Music as speech
Howard John Vogel
hvogel at PIPER.HAMLINE.EDU
Mon Apr 13 17:16:54 PDT 1998
In December of 1989, Leonard Bernstein flew to East Berlin to conduct
Beethoven's Ninth Symphony. The final movement is a choral movement with
soloists -- the well known "Ode to Joy." The chorus and the soloists
frequently sing the word "freude" -- joy. For the Dec 1989 performance
the singers in East Berlin, at Maestro Berstein's direction sang "Frehiet"
--freedom -- instead of "freude." As I recall, Berstein said in an
interview that he thouight this was permissible poetic license on the part
of the performers given the context and occasion for the performance.
Three questions: (1) Is Bernstein's reported comment a "legitimate"
mode of musical interpretation?
(2) Does Bernstein's approach suggest anything about the enduring question
of what counts for a "legitimate" legal argument OR does it simply
demonstarte that the interpretive task in music and law are like apples
(3) (this question -- in the last sentence below -- needs a lengthy
introduction) What are we to make of the work of a translator of a
libretto who takes great liberties with a text in translation so that the
"translation" "fits" the music? Is music like the "spirit" of the law
which should control words? Anyone who has sung a non-English text for a
Mass set to music (Mozart, Verdi, Brahms, e.g.) will perhaps have worked
with a score that has an English translation printed in under the original
libretto and will no doubt have been astonished as I have been at the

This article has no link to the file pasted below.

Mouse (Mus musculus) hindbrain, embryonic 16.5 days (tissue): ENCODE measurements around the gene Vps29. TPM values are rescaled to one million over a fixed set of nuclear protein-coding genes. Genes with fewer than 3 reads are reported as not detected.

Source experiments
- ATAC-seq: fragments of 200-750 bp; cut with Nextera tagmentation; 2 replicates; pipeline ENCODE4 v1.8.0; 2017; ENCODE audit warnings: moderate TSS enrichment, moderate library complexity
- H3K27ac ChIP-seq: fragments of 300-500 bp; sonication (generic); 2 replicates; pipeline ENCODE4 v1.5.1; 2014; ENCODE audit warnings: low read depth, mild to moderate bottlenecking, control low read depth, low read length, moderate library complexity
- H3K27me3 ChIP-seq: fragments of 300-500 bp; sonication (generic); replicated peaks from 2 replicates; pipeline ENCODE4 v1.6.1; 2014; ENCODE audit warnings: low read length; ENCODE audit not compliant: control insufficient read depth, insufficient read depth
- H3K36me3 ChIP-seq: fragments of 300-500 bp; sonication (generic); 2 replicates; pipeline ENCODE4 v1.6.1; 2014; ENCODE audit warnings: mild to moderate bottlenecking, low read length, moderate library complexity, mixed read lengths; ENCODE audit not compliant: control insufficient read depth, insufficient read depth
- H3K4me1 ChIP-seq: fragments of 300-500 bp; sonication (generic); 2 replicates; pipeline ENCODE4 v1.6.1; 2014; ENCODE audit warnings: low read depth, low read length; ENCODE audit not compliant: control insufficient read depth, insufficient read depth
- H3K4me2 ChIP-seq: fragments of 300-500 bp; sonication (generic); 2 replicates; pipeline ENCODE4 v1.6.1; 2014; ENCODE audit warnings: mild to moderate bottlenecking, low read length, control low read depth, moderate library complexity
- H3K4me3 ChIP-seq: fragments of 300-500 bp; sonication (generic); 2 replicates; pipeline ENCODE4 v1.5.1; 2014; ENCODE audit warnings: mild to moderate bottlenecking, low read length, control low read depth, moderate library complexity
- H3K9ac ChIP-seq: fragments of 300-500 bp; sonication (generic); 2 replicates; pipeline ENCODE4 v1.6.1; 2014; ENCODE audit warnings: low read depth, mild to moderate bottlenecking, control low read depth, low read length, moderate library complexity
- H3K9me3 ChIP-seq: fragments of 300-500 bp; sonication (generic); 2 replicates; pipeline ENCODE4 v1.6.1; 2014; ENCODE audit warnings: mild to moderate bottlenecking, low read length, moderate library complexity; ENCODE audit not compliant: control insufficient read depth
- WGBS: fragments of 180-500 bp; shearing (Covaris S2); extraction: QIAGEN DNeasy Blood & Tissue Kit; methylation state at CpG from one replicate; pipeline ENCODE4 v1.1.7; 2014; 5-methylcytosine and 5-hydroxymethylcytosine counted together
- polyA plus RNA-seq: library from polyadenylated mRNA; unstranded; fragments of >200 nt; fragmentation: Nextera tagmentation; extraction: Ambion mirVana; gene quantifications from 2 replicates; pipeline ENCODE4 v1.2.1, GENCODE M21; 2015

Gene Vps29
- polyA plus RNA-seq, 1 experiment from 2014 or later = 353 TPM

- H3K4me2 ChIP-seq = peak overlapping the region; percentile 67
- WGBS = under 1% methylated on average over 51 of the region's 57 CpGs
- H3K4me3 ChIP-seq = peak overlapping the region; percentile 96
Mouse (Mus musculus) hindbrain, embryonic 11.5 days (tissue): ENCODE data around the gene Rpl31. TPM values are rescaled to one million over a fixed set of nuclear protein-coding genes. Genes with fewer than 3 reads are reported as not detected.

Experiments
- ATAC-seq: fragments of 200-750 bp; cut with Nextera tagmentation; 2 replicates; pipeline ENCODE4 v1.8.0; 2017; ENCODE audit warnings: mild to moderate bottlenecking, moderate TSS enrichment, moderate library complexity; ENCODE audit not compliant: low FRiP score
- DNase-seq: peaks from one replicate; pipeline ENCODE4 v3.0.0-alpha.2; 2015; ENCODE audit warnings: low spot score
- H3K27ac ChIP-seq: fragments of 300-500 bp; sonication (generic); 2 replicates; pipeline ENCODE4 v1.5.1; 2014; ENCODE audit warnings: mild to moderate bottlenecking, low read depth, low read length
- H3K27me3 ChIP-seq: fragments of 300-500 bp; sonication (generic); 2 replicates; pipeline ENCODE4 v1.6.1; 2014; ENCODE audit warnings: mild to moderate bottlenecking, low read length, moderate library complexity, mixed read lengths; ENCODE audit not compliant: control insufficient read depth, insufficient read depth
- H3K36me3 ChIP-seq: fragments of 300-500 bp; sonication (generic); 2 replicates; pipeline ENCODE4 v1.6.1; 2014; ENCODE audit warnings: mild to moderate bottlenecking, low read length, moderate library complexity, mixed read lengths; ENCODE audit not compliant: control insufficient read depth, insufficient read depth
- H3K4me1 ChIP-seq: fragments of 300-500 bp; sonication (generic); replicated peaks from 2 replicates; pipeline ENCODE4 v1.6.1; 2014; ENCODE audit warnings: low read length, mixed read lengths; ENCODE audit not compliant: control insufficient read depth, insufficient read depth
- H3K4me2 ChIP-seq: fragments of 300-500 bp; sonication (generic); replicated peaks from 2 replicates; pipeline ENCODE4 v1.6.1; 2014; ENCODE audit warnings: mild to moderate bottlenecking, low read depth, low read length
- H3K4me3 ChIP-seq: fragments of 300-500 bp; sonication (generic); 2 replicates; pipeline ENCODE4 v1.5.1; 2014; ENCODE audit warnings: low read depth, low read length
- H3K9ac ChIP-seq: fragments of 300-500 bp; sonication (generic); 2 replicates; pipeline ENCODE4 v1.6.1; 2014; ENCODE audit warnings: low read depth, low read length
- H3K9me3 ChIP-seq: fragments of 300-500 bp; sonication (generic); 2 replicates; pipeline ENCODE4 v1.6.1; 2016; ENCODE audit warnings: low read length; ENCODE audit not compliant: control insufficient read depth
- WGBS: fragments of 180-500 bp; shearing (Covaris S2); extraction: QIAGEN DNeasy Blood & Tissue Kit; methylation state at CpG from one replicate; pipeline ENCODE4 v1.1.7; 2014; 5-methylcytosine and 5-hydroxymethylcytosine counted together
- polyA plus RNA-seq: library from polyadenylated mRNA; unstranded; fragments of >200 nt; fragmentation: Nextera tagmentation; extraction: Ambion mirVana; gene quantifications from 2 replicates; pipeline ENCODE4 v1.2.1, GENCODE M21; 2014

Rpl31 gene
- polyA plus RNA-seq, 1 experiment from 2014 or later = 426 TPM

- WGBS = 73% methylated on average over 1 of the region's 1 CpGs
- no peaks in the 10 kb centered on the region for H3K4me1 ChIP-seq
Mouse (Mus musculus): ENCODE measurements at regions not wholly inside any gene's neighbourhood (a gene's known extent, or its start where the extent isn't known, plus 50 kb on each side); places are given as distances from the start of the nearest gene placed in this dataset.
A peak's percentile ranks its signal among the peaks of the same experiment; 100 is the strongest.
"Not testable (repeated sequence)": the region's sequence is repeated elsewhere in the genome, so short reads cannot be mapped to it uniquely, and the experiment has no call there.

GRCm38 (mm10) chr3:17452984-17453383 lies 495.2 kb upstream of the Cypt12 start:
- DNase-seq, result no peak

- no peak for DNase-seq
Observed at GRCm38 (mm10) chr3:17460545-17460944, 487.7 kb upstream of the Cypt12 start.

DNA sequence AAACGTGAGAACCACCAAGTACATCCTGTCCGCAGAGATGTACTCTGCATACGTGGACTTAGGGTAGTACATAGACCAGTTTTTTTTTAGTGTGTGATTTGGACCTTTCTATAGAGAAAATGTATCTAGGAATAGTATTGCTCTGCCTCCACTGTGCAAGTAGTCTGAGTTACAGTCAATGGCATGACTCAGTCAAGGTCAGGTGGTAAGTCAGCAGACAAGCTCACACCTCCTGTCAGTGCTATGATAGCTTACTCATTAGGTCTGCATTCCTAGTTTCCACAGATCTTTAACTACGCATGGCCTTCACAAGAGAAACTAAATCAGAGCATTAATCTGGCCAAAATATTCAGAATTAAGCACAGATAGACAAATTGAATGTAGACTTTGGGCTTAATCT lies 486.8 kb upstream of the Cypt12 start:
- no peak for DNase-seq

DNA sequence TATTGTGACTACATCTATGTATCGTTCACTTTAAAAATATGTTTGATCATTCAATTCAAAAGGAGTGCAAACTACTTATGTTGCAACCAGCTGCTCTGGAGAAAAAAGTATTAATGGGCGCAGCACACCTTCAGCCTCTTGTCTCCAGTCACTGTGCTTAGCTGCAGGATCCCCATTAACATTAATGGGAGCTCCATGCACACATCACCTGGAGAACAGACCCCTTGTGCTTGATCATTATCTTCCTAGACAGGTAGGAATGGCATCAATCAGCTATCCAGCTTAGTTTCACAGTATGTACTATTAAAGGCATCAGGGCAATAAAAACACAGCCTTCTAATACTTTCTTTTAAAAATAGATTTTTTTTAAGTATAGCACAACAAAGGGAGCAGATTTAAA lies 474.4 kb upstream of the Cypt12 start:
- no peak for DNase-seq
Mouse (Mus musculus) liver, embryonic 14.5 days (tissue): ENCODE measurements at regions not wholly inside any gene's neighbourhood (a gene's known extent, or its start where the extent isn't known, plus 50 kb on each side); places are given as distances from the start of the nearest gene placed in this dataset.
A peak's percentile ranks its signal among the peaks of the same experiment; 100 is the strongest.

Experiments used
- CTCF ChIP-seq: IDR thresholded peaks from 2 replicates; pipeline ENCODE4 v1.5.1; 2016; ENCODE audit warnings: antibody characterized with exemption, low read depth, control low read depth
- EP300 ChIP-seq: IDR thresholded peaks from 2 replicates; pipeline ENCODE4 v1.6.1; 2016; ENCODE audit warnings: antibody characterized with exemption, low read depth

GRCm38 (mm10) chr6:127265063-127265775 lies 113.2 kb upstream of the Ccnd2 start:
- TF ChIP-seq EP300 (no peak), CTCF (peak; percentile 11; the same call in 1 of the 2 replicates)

dramatic diversion between the texts. I have alsways been called upon to
sing the original -- but I did so only after studying a good translation
of the the libretto to understand what was being conveyed in the words as
an aid to my reaching for a particular musical interpretation -- thus, in
a Christian Mass it is important for me to sing it "faithfully" to the
Christology of the text, if there is one, -- i.e. a high Christology is a
lot different than a low Christology, or even none at all, and can have a
huge impact on how one sings various passages. All of this raises again
the question of whether we canm draw any parallelws between musical and
legal interpretation that could be helpful to us in performing either one.
I want to hold out for a robust place for metaphor in legal argument --
but I would appreciate some discussion on how the law and music in
comparison might speak to "getting at" what the constitutional term of art
"religious" and "religion" mean in the text Article VI and Amendment I,
respectively -- do they mean the same thing in the text -- do they mean
the same thing in our context as they did in the Framers context? If
they should mean the same thing today as they did in the Framers context
-- how do we deal with the fact that our context may in no way reflect
that of the Framers? Can we deal with any of these questions at all
without getting at a question which seems to be persistently avoided on
this list: What is religion and what do we make of religious experience
reports by others in reaching a constitutinal definition of religion?
Absent a definition of "religion" and what is "religious" how can our
discussion of issues of government and religion be coherent?
More information about the Religionlaw